Wegener's Granulomatosis: CT Evolution of Pulmonary Parenchymal Findings in Treated Disease

E. Scott Pretorius, John H. Stone, David B. Hellman, Elliot K. Fishman

Research output: Contribution to journalReview articlepeer-review

17 Scopus citations


Objective: To determine the computed tomography (CT) evolution of various pulmonary manifestations of Wegener's Granulomatosis (WG) following appropriate pharmacologic treatment of the disease. Methods: Eleven patients with WG were identified, each of whom had had at least two CT examinations. CTs were reviewed retrospectively to identify pulmonary lesions of WG. Lesions were categorized as nodules, cavities, lobar atelectasis, pulmonary bands, or infiltrates. To determine the evolution of each individual lesion following pharmacologic treatment, the authors compared the lesions at presentation to their appearances on follow-up CT examinations. Results: A total of 112 lesions were identified (nodules = 70, cavities = 25, lobar atelectasis = 7, pulmonary bands = 6, infiltrates = 4). The mean time interval between CT examinations was 34 weeks (range: 3-248 weeks). Treated nodules tended to become smaller (33/70, 47%), to resolve (14/70, 20%), or to remain unchanged (8/70, 11%). However, the nodules became larger or cavitated in a substantial minority of cases (13/70, 19% and 2/70, 3%, respectively). Although more than half of the treated cavities became smaller (13/25, 52%) or resolved (1/25, 4%), many evolved into nodules (6/25, 24%) or enlarged (5/25, 20%). All cases of lobar atelectasis (14/14, 100%) and transpulmonary bands (6/6, 100%) were unchanged at follow-up. All infiltrates were either resolved (3/4, 75%) or substantially improved (1/4, 25%). Conclusion: WG has a wide spectrum of pulmonary manifestations. Nodules, cavities, and infiltrates are among the most common lesions seen on CT. Although these findings tend to improve with treatment, mixed responses are not uncommon. Lobar atelectasis and transpulmonary bands tend not to improve, even with the occurrence of clinical disease remission.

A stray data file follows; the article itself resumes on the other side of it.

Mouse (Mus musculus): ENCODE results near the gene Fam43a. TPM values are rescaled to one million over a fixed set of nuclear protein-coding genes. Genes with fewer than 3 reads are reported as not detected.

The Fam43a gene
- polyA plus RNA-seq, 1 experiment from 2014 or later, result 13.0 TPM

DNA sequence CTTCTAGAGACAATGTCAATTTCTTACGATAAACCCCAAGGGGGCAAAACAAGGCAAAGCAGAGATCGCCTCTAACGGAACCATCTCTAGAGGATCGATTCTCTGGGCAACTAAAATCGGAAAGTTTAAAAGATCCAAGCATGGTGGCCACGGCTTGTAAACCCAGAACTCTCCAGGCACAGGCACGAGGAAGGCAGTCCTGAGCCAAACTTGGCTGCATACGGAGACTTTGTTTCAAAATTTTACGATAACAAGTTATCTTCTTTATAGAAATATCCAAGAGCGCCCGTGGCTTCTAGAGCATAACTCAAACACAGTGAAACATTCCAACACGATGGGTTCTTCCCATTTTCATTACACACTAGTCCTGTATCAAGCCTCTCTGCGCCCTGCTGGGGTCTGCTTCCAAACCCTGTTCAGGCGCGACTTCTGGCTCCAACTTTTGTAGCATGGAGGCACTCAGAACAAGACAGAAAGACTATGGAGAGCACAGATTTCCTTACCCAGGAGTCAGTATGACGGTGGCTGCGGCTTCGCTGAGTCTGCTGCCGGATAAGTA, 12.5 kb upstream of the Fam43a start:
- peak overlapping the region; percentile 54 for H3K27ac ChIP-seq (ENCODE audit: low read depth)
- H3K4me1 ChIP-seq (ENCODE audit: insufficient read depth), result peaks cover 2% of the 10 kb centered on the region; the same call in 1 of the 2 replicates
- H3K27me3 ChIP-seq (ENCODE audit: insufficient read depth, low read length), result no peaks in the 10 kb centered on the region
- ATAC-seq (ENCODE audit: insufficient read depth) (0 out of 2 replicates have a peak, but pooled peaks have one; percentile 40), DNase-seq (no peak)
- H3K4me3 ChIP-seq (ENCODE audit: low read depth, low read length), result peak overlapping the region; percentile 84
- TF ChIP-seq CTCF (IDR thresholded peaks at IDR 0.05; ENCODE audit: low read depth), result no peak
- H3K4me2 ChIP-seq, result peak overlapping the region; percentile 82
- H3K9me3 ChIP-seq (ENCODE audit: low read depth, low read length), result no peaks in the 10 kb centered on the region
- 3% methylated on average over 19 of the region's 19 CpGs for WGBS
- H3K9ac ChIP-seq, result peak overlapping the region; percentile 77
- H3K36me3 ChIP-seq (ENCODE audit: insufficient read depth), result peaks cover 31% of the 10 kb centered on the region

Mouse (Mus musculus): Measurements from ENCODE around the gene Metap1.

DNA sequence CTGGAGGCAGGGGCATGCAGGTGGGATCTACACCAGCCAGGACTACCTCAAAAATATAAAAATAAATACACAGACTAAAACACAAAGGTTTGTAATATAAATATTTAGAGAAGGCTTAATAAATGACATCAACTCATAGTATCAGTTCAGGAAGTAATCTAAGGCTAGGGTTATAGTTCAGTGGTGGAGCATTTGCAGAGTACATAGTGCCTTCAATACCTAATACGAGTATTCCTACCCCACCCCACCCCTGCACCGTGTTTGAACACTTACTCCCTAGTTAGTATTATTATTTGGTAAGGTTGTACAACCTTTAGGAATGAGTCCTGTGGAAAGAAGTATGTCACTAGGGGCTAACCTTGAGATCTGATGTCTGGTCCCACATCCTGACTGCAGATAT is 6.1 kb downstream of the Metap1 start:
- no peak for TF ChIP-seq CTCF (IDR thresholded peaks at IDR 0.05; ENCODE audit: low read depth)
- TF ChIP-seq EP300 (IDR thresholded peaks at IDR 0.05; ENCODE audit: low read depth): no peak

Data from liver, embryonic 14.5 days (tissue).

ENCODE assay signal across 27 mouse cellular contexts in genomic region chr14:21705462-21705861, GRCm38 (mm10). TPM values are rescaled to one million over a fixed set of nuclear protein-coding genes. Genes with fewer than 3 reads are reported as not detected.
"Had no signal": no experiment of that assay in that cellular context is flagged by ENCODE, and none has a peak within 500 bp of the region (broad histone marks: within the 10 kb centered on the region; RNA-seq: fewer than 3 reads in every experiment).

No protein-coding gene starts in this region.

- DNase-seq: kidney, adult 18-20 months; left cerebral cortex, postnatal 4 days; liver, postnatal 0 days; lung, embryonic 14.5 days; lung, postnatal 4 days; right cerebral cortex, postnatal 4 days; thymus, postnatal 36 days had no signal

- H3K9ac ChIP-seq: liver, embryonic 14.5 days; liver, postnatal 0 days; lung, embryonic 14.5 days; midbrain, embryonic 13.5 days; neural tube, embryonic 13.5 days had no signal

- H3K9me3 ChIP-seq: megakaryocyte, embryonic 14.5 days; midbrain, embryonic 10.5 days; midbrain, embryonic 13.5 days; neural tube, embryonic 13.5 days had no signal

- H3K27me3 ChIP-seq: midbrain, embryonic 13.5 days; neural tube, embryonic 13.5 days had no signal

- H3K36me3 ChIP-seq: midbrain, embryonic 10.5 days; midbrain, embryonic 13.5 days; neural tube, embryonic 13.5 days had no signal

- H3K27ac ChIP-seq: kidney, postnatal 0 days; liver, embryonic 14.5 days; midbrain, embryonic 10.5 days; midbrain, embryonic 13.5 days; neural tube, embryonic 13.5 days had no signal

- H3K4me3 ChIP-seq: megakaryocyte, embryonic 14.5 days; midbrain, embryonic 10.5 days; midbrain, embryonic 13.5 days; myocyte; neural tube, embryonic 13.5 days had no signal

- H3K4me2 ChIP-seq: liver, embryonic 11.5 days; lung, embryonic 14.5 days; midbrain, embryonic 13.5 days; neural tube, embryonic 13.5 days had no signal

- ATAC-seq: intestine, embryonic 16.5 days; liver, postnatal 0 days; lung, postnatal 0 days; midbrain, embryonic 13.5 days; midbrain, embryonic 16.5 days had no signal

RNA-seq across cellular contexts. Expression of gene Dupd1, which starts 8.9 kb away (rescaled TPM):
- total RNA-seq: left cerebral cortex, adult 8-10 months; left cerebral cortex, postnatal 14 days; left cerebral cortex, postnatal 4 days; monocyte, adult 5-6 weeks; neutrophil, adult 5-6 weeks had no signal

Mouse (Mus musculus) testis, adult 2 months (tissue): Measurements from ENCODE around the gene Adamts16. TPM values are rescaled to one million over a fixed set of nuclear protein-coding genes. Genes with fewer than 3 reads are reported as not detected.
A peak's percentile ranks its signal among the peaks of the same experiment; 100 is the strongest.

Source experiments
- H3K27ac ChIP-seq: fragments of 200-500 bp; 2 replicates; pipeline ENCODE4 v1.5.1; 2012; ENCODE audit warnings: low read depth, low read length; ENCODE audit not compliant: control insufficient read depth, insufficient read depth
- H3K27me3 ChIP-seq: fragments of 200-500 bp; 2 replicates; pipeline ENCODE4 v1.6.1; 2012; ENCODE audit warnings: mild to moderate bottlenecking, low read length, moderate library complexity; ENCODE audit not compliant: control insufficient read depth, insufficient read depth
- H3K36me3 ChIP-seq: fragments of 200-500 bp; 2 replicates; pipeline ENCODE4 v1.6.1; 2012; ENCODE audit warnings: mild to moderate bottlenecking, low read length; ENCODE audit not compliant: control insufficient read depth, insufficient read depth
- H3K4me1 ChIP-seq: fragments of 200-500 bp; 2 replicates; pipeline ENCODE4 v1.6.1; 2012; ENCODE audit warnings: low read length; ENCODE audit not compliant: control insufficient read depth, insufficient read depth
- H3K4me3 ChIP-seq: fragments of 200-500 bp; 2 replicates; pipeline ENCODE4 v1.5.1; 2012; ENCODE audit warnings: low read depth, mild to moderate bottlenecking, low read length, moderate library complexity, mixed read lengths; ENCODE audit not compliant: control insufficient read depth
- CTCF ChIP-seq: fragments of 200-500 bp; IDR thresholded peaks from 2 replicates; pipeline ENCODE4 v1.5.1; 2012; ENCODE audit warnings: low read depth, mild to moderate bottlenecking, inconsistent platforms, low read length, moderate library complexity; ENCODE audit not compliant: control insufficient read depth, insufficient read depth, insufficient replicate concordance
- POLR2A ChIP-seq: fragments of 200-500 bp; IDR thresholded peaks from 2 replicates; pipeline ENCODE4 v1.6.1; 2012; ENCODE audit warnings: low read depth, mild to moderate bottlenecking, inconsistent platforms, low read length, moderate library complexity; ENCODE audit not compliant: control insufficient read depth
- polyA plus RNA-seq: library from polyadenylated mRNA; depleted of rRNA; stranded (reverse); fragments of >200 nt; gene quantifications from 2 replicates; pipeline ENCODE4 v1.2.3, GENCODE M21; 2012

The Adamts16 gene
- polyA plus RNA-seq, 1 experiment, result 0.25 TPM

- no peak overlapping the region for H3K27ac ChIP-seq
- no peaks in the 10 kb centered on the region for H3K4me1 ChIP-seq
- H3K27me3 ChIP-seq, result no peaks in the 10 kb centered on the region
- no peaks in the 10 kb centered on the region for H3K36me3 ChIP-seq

Original languageEnglish (US)
Pages (from-to)67-85
Number of pages19
JournalCritical reviews in computed tomography
Issue number1
StatePublished - Apr 16 2004


  • Chest
  • Computed tomography
  • Pulmonary vasculitis
  • Wegener's Granulomatosis

ASJC Scopus subject areas

  • Radiology Nuclear Medicine and imaging


Dive into the research topics of 'Wegener's Granulomatosis: CT Evolution of Pulmonary Parenchymal Findings in Treated Disease'. Together they form a unique fingerprint.

Cite this